6 Fantasy Basketball Players to Buy and Sell for Week 5
It's that time of the week once again when we look for three players to buy and three to sell in fantasy hoops.
The buy options are most often players who are not living up to expectations and present a nice buy-low window, but sometimes it's also about jumping on a player in the midst of a breakout before he reaches his full potential.
On the other side of the coin, we look at players to sell, either because they are temporarily punching above their weight class, or because their situation is about to get less friendly for fantasy purposes.
Let's hit the market.
Andrew Wiggins, SG/SF, Minnesota Timberwolves
In six seasons at numberFire, I have written more blurbs about Andrew Wiggins being a draft bust or sell candidate than I can count. A former first overall pick with a career scoring average bordering on 20 points per game, Wiggins has always been overvalued and drafted far too high in fantasy hoops leagues, generally going in the top 50 despite never cracking the top 100 in nine-category leagues even once over his four NBA seasons.
But now might actually be the perfect time to buy the 23-year-old. I know, I know, hell has frozen over and pigs are flying, but bear with me while I work my way through this one.
Wiggins is the 56th-ranked player in nine-category leagues this season, averaging 16.6 points, 2.1 three-pointers, 3.9 rebounds, 2.0 assists, 1.7 steals, 0.6 blocks, and 1.5 turnovers in 32.8 minutes per contest, while shooting 41.6% from the field and 77.8% from the free throw line. The threes, steals, and turnovers are career bests, while the shooting and scoring represent career lows.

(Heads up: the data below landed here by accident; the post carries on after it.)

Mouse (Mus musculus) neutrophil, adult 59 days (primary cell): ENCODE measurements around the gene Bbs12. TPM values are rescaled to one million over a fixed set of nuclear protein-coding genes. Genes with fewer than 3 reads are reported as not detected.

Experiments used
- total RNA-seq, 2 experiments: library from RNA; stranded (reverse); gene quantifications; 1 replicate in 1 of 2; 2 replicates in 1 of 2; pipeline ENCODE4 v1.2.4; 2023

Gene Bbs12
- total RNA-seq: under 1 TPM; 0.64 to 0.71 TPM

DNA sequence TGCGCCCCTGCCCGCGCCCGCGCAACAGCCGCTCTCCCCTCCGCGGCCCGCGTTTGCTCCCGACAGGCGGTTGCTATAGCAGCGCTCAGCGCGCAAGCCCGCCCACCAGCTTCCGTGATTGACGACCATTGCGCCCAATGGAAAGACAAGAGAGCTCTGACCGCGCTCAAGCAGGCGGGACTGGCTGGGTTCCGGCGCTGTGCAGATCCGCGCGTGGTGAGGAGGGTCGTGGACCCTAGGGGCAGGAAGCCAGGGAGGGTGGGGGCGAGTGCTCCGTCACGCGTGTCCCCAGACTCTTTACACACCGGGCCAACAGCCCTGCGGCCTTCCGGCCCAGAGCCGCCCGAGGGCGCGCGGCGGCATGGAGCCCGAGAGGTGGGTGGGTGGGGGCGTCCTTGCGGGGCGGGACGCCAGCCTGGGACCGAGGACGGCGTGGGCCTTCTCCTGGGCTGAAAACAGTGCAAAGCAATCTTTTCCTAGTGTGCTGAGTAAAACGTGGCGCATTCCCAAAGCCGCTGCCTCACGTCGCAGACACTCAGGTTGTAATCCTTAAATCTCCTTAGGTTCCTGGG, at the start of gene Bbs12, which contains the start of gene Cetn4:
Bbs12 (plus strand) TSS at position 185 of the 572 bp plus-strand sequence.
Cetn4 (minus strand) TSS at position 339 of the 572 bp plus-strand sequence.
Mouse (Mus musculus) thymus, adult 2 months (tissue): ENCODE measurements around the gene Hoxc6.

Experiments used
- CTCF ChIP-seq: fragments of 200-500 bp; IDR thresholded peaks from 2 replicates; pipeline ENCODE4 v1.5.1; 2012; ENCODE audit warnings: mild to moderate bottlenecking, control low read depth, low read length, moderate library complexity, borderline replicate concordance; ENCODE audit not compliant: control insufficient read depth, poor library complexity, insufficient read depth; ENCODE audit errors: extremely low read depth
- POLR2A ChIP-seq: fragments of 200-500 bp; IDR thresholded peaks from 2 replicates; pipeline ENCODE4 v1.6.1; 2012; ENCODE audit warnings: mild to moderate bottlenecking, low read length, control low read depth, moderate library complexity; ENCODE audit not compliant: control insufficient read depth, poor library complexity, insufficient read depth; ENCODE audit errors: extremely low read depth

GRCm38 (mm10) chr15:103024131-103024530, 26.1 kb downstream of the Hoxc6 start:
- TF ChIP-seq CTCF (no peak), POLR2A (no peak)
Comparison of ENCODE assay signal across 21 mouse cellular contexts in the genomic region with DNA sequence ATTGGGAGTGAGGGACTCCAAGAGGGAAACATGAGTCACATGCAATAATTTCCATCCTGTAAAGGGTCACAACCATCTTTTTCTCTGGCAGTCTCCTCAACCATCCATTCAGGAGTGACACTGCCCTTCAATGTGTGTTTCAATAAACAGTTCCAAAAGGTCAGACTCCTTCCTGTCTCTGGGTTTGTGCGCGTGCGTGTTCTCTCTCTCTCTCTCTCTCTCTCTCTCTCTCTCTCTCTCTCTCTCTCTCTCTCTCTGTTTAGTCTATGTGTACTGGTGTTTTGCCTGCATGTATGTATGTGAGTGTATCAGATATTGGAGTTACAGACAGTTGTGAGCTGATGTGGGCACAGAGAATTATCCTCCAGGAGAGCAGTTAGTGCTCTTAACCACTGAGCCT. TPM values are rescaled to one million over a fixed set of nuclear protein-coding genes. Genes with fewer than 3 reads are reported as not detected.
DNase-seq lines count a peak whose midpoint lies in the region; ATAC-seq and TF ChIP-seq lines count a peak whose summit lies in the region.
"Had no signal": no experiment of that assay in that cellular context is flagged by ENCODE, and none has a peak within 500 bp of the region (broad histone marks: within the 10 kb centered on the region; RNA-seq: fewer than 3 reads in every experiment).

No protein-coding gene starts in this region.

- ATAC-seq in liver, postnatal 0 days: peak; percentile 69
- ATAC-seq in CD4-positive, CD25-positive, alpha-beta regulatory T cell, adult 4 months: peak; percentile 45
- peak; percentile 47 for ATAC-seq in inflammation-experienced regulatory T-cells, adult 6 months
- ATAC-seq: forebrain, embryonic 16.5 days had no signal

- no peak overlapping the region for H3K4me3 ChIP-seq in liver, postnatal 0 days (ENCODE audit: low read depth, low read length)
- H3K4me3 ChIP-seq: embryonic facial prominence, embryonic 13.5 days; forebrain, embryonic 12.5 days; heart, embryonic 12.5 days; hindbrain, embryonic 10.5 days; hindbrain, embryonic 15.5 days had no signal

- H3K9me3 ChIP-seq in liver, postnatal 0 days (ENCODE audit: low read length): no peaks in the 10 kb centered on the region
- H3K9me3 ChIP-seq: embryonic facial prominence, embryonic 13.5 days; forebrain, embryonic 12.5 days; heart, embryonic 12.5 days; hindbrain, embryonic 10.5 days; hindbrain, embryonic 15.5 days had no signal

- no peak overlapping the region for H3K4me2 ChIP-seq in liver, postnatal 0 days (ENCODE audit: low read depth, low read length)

Wiggins has always been overvalued in fantasy leagues because he scores plenty of points without offering much else in any other category. If he's going to boost his value with more threes, steals, and a high free throw percentage, then he suddenly becomes a lot more interesting to have on your squad.
Throw in the fact that Jimmy Butler's been traded to the Philadelphia 76ers, and Wiggins might have a decent shot of reclaiming his 29.0% usage rate and 23.6 points per game that he achieved in his last Butler-less season in 2016-17 to boot.
With more to like in his fantasy line and potentially more scoring to come, Wiggins might finally have a legitimate claim on mid- to early-round value. A pesky quad injury has cost him a handful of games recently, but it's not a long-term concern, and it might even serve to facilitate some buy-low offers before his breakout hits.
Myles Turner, PF/C, Indiana Pacers
The sky seemed to be the limit for Myles Turner after he finished 25th in nine-category leagues in his sophomore season in 2016-17, but he's been on a downward trajectory ever since. He took a step back last year, finishing 55th with his numbers down pretty well across the board, and he's slid even further so far this year, coming in as the 107th-ranked player through 14 games.